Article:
"American-born seventeen-year-old Maya Aziz is torn between worlds. There’s the proper one her parents expect for their good Indian daughter: attending a college close to their suburban Chicago home, and being paired off with an older Muslim boy her mom deems “suitable.” And then there is the world of her dreams: going to film school and living in New York City—and maybe (just maybe) pursuing a boy she’s known from afar since grade school, a boy who’s finally falling into her orbit at school.
There’s also the real world, beyond Maya’s control. In the aftermath of a horrific crime perpetrated hundreds of miles away, her life is turned upside down. The community she’s known since birth becomes unrecognizable; neighbors and classmates alike are consumed with fear, bigotry, and hatred. Ultimately, Maya must find the strength within to determine where she truly belongs." (Goodreads)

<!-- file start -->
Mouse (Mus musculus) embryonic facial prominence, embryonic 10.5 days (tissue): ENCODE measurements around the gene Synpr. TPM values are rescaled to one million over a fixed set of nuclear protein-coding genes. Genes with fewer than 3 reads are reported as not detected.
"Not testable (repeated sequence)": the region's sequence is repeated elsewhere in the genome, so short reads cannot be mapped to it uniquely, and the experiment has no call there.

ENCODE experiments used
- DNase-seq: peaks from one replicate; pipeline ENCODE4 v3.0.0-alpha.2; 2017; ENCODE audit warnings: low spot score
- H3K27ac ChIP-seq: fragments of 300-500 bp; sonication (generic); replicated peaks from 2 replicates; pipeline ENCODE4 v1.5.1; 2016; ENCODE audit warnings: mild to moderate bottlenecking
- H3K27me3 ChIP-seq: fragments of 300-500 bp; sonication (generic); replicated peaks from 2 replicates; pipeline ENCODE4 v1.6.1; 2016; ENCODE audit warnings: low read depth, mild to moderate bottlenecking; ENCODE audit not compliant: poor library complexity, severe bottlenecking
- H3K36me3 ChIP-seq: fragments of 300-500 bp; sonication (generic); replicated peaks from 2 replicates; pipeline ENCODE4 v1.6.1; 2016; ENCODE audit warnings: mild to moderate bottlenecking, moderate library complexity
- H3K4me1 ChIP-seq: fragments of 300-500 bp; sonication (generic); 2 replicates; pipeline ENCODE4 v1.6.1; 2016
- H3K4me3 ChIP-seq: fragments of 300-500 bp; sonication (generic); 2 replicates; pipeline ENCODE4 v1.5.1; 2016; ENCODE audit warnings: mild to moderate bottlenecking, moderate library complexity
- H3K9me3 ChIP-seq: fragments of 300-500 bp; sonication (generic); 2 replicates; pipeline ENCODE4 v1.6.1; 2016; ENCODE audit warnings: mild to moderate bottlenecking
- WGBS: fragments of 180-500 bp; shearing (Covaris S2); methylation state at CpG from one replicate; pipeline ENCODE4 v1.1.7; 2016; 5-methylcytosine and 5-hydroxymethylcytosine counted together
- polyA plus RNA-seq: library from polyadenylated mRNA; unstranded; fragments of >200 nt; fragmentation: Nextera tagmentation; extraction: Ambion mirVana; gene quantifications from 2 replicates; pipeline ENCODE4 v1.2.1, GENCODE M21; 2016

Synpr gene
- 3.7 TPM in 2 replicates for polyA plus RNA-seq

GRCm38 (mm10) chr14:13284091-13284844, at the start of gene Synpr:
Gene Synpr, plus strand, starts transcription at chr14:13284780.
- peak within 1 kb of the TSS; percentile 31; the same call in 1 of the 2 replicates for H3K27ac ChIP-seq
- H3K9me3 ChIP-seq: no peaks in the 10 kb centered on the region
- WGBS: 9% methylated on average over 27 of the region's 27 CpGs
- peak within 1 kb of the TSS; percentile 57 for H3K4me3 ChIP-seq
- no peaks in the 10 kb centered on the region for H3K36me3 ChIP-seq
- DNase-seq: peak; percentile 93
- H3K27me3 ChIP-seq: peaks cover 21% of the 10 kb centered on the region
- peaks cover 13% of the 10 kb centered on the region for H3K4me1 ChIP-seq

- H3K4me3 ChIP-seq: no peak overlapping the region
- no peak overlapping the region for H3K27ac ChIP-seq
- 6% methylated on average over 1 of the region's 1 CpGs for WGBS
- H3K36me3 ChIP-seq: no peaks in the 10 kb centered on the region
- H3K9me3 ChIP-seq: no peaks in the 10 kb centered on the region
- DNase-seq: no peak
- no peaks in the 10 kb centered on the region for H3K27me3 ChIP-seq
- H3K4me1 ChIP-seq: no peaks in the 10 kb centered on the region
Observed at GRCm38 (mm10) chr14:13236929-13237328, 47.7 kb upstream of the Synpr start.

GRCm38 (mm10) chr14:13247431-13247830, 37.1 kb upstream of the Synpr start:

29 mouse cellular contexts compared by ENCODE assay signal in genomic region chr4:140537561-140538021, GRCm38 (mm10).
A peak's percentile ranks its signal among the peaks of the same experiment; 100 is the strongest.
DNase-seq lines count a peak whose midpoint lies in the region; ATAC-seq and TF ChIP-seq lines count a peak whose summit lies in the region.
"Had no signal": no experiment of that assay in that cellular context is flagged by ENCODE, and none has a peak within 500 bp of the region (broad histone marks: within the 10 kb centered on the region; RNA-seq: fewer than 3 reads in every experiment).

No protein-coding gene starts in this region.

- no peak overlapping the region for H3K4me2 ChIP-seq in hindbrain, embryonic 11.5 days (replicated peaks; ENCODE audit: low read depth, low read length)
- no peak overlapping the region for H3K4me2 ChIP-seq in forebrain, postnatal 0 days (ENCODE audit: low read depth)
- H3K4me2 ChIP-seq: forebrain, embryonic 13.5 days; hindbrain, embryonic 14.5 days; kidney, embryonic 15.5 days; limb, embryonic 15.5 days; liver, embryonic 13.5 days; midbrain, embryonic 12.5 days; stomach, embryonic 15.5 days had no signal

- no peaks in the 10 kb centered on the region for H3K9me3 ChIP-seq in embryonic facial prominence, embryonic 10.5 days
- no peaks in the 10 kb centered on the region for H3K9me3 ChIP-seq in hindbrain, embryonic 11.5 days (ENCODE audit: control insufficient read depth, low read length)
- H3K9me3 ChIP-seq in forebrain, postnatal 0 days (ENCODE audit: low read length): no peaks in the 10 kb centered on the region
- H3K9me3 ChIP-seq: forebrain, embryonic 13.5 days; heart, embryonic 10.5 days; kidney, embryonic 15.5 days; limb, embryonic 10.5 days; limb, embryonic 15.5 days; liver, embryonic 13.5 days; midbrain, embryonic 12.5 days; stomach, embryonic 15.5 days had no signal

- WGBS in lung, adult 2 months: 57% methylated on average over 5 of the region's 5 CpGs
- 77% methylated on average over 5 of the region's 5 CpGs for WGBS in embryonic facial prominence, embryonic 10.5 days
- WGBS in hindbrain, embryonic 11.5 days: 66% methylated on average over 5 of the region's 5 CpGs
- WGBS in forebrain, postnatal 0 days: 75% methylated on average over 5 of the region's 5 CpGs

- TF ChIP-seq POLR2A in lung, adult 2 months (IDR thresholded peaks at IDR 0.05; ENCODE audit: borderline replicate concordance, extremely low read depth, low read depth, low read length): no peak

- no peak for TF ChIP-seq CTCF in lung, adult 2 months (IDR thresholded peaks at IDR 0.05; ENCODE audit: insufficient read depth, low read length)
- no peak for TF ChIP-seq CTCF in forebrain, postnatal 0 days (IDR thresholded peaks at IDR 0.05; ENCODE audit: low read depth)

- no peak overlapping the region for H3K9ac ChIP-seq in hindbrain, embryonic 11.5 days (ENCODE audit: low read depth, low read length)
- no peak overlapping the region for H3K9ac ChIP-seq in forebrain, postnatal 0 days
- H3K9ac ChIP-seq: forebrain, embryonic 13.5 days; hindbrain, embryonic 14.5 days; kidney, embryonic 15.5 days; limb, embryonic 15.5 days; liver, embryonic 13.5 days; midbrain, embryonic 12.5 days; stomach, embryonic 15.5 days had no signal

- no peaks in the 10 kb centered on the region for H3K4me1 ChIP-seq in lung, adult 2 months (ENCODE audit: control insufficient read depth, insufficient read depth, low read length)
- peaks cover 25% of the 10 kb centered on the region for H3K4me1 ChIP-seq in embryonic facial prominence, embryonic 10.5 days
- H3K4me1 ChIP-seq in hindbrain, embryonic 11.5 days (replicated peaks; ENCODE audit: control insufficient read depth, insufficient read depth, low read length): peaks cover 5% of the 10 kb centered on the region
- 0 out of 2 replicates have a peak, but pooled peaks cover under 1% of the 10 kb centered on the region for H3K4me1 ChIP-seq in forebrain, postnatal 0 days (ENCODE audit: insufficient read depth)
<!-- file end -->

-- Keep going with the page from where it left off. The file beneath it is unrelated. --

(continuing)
"Macy's school officially classifies her as "disturbed," but Macy isn't interested in how others define her. She's got more pressing problems: her mom can't move off the couch, her dad's in prison, her brother's been kidnapped by Child Protective Services, and now her best friend isn't speaking to her. Writing in a dictionary format, Macy explains the world in her own terms—complete with gritty characters and outrageous endeavors. With an honesty that's both hilarious and fearsome, slowly Macy reveals why she acts out, why she can't tell her incarcerated father that her mom's cheating on him, and why her best friend needs protection . . . the kind of protection that involves Macy's machete." (Goodreads)